Predictive power is typically assessed by means of so-called resampling methods where the distribution of power characteristics is studied by artificially varying the subpopulation used to learn the model. Characteristics of such distributions can be used for model selection [7].

Perturbation experiments offer another possibility to evaluate the performance of models. In this way, the stability of the different models against noise is assessed [32, 44].

Meta-analysis as well as model averaging are methods to evaluate combined models [13, 14].

Model selection became more and more important in the last years since the number of classification and regression models proposed in the literature increased with higher and higher speed.

Representation and reporting

Visualization to interpret found structures and storing of models in an easy-to-update form are very important tasks in statistical analyses to communicate the results and safeguard data analysis deployment. Deployment is decisive for obtaining interpretable results in Data Science. It is the last step in CRISP-DM [10] and underlying the data-to-decision and action step in Cao [12].

Besides visualization and adequate model storing, for statistics, the main task is reporting of uncertainties and review [6].


The statistical methods described in Sect. 2 are fundamental for finding structure in data and for obtaining deeper insight into data, and thus, for a successful data analysis. Ignoring modern statistical thinking or using simplistic data analytics/statistical methods may lead to avoidable fallacies. This holds, in particular, for the analysis of big and/or complex data.

As mentioned at the end of Sect. 2.2, the notion of distribution is the key contribution of statistics. Not taking into account distributions in data exploration and in modeling restricts us to report values and parameter estimates without their corresponding variability. Only the notion of distributions enables us to predict with corresponding error bands.

Moreover, distributions are the key to model-based data analytics. For example, unsupervised learning can be employed to find clusters in data. If additional structure like dependency on space or time is present, it is often important to infer parameters like cluster radii and their spatio-temporal evolution. Such model-based analysis heavily depends on the notion of distributions (see [40] for an application to protein clusters).

If more than one parameter is of interest, it is advisable to compare univariate hypothesis testing approaches to multiple procedures, e.g., in multiple regression, and choose the most adequate model by variable selection. Restricting oneself to univariate testing, would ignore relationships between variables.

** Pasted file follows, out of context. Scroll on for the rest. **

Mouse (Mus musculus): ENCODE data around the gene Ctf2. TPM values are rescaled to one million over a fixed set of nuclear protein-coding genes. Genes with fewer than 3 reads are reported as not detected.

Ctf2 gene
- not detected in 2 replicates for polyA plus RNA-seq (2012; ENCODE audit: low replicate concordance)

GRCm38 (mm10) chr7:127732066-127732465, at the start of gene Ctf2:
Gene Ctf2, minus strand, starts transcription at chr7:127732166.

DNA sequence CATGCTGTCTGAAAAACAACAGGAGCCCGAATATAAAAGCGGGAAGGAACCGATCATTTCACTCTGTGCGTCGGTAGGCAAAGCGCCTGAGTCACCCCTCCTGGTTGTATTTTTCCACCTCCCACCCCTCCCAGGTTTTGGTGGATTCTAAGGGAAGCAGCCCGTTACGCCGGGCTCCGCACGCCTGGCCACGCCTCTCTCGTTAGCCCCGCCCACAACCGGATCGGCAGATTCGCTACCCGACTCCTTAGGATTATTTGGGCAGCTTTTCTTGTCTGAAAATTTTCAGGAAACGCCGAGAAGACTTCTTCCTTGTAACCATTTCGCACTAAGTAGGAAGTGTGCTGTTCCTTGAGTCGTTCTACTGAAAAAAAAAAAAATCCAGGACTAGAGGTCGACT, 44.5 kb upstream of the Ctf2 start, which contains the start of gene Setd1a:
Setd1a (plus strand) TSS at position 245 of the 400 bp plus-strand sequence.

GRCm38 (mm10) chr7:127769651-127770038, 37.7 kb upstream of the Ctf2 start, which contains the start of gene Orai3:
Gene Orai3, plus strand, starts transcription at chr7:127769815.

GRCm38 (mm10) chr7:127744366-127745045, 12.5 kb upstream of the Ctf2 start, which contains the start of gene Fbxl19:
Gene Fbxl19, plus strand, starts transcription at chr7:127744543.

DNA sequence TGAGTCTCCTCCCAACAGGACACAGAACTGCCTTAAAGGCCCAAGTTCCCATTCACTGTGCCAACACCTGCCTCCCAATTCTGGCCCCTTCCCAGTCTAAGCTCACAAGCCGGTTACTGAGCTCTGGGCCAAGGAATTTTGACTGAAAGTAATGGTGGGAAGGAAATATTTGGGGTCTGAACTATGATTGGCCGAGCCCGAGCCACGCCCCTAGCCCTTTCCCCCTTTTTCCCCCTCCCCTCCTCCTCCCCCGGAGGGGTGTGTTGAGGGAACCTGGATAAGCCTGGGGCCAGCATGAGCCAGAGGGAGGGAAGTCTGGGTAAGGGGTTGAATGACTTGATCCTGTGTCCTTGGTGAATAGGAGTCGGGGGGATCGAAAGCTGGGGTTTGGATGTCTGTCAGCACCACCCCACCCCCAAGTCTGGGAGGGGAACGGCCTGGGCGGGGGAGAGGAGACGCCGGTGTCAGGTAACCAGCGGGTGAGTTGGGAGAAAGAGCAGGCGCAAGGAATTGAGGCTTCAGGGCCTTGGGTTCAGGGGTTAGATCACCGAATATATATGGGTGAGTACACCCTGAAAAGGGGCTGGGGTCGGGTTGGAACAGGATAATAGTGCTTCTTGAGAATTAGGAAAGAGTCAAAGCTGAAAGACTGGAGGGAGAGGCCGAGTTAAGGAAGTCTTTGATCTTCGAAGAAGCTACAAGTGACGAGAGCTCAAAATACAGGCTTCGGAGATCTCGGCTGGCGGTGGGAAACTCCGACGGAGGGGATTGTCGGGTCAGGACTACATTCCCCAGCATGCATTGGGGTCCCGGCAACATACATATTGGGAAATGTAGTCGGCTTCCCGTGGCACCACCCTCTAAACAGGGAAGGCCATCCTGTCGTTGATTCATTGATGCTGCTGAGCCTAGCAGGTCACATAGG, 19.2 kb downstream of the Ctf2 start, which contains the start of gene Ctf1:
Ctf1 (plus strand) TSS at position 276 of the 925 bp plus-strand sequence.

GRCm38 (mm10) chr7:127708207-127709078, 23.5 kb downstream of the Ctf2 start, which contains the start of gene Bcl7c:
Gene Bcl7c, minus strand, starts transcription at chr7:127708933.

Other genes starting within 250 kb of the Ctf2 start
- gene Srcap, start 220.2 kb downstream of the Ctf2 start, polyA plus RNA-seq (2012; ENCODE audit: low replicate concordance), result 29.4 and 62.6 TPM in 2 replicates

Deeper insight into data might require more complex models, like, e.g., mixture models for detecting heterogeneous groups in data. When ignoring the mixture, the result often represents a meaningless average, and learning the subgroups by unmixing the components might be needed. In a Bayesian framework, this is enabled by, e.g., latent allocation variables in a Dirichlet mixture model. For an application of decomposing a mixture of different networks in a heterogeneous cell population in molecular biology see [49].

A mixture model might represent mixtures of components of very unequal sizes, with small components (outliers) being of particular importance. In the context of Big Data, naïve sampling procedures are often employed for model estimation. However, these have the risk of missing small mixture components. Hence, model validation or sampling according to a more suitable distribution as well as resampling methods for predictive power are important.


Following the above assessment of the capabilities and impacts of statistics our conclusion is:

The role of statistics in Data Science is under-estimated as, e.g., compared to computer science. This yields, in particular, for the areas of data acquisition and enrichment as well as for advanced modeling needed for prediction.

Stimulated by this conclusion, statisticians are well-advised to more offensively play their role in this modern and well accepted field of Data Science.

Only complementing and/or combining mathematical methods and computational algorithms with statistical reasoning, particularly for Big Data, will lead to scientific results based on suitable approaches. Ultimately, only a balanced interplay of all sciences involved will lead to successful solutions in Data Science.


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The authors would like to thank the editor, the guest editors and all reviewers for valuable comments on an earlier version of the manuscript. They also thank Leo Geppert for fruitful discussions.

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Weihs, C., Ickstadt, K. Data Science: the impact of statistics. Int J Data Sci Anal 6, 189–194 (2018).

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  • Structures of data science
  • Impact of statistics on data science
  • Fallacies in data science